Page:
In a campaign featuring little real policy conflict, a few business issues stand out.


Investors and corporate executives have had an entertaining show the last eight years--both on Wall Street and on Pennsylvania Avenue. The United States racked up unprecedented economic growth, as a volatile stock market weathered crisis after crisis and still managed to stay stratospheric, and as broad-based prosperity revived once-forlorn downtowns from New England to the Sunbelt. Meanwhile, the Clinton- Gore Administration has endured the loss of Congress to the Republicans in 1994 and somehow managed to work with its bitter partisan enemies to balance the budget, reform welfare, cut the capital-gains tax, and expand free trade--all while fighting like caged tigers over the President's impeachment.

With a few notable exceptions, the vast majority of companies have fared rather well through the capital chaos, making the possibility of change wrought by this fall's election campaign a matter of some importance and risk for CFOs.

There have been elections in which major-party candidates' attitudes toward issues of fundamental importance to corporations, such as trade or monetary policy, helped set the agenda. This campaign will not be one of them. In 2000, issues likely to grab the most headlines--Social Security reform, for example- -have more to do with personal finance than corporate finance.

Nonetheless, significant business issues, from Internet taxation to tort reform, will come into play as Al Gore vies with George W. Bush to become the nation's 43rd President. To a degree, the candidates' platforms are built on ideological beams that traditionally separate Democrats from Republicans. "There's a basic big-picture difference in that Vice President Gore looks toward much more government involvement, whereas Bush looks much more toward private-sector initiatives and the market," says Glenn Hubbard, a Bush campaign adviser and an economics professor at Columbia University's Graduate School of Business.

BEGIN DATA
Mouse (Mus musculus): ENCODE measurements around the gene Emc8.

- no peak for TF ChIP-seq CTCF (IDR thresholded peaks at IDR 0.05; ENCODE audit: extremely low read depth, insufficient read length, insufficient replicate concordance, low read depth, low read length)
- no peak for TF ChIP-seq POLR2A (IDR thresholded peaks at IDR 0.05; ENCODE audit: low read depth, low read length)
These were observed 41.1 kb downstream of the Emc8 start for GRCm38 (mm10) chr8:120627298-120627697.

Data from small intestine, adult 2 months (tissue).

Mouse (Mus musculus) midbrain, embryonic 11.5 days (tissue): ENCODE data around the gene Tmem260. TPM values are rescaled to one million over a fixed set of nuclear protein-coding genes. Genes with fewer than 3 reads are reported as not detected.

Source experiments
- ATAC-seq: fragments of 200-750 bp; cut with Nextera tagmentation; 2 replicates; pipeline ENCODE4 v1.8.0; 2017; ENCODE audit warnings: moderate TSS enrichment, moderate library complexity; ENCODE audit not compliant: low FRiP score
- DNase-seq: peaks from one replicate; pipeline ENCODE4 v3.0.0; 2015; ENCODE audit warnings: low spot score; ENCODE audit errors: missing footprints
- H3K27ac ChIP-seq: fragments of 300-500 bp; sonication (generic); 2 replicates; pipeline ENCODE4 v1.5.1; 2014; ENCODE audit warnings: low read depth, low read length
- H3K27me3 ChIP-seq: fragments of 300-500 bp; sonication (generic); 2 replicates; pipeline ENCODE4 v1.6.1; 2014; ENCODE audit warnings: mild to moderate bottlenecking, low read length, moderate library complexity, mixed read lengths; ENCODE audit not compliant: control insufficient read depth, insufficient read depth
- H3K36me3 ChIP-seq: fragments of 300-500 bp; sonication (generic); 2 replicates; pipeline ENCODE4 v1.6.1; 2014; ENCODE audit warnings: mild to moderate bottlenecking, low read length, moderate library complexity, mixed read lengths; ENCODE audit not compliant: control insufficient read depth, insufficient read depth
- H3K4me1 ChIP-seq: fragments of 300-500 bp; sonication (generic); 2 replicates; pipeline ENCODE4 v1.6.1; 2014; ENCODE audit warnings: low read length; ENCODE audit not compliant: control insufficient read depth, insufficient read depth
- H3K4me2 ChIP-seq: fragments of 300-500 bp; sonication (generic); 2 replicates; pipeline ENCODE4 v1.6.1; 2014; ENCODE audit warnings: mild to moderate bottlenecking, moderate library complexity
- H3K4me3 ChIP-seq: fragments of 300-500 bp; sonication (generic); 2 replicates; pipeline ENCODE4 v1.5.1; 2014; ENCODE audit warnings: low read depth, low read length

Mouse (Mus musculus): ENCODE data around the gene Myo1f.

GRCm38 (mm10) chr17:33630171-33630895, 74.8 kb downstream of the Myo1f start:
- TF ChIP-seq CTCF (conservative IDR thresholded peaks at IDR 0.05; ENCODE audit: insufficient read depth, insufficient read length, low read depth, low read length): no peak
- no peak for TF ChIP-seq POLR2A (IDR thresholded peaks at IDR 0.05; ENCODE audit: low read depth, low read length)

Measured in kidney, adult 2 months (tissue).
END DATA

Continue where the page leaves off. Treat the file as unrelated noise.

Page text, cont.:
But to the Vice President's backers in the world of corporate finance, the support for government involvement is a positive, not a negative. "Gore understands the business and technology environment very well, and like a smart senior manager he recognizes that education is key," says Jonathan Foster, CFO and COO of, and a Gore supporter.

Yet Bush and Gore, two essentially centrist, Ivy League­educated baby boomers, do substantially agree on such potentially divisive issues as free trade and Internet taxation. And what differences there are may even dissolve a bit further as the campaign gets under way and both parties diligently tack toward the center. Still, understanding those differences that are likely to remain as the major issues for business--even if the differences lie in emphasis or in the fine print--certainly helps bring the two candidates into sharper focus.